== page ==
About the Cover
Vol. 91 No. 8 (2015)
Chirality plays a vital role in chemical, biological, pharmaceutical, and material sciences. Despite recent advances in asymmetric synthesis, the preparation of enantiomerically pure compounds had remained until recently as a significant challenge to synthetic organic chemists.
In 1978, Professor Negishi discovered “Zr-catalyzed alkyne carboalumination” (Alkyne ZACA) and this reaction has since been widely used as a powerful tool for various natural product syntheses. Its mechanistic studies have revealed that this reaction involves acyclic carbometalation with “super-acidic” bimetallic reagents generated in situ through interactions between two Lewis acids, i.e., alkylalanes and 16-electron zirconocene derivatives, affectionately termed as the “two-is-better-than-one” principle.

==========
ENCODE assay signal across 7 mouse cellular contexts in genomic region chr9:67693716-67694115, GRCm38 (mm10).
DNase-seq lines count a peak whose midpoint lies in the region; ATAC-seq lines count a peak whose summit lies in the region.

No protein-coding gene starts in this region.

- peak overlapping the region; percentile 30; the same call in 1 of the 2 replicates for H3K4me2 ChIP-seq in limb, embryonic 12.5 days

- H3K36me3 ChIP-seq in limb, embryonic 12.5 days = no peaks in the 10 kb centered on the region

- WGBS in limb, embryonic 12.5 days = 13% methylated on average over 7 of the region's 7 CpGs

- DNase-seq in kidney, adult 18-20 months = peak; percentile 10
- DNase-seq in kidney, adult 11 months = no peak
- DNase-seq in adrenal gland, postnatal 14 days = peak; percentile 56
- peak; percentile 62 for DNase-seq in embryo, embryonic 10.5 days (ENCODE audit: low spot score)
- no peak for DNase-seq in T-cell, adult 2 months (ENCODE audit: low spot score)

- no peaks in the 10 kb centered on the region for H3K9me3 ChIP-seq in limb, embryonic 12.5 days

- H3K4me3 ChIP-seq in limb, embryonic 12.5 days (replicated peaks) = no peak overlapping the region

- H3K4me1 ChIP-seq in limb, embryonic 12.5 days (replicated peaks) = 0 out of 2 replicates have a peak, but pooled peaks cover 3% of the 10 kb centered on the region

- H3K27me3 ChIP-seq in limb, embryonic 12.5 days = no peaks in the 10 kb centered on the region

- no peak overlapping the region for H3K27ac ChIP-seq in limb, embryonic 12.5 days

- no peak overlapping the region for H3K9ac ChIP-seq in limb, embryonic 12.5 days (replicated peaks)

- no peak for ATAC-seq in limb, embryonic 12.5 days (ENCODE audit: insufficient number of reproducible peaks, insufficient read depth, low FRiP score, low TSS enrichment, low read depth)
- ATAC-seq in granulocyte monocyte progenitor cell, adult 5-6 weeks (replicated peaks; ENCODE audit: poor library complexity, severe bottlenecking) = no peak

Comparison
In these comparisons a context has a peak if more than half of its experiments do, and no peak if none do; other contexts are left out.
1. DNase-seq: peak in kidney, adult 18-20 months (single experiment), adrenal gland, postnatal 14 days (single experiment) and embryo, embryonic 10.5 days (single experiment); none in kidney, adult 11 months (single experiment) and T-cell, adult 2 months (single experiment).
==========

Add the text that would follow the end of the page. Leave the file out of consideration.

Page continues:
With this notion in mind, Professor Negishi further discovered Zr-catalyzed asymmetric carboalumination of alkenes (ZACA), an as yet rare catalytic asymmetric C–C bond-forming reaction of terminal alkenes of “one-point-binding” without requiring any other functional groups. ZACA reaction has since “revolutionized” the syntheses of a wide variety of chiral natural products including deoxypolypropionates, isoprenoids, and many other natural and non-natural compounds of biological and medicinal interest. Professor Negishi recently developed a quite unique coupling of ZACA–Lipase-catalyzed acetylation–Transition metal-catalyzed cross-coupling processes, as illustrated in the cover scheme, which provides a widely applicable and efficient method for preparing a variety of chiral organic compounds of “ultra-high” purity levels (>99% ee). This approach certainly opens a new horizon for asymmetric synthesis.
Professor and Director of Molecular Catalyst Research Center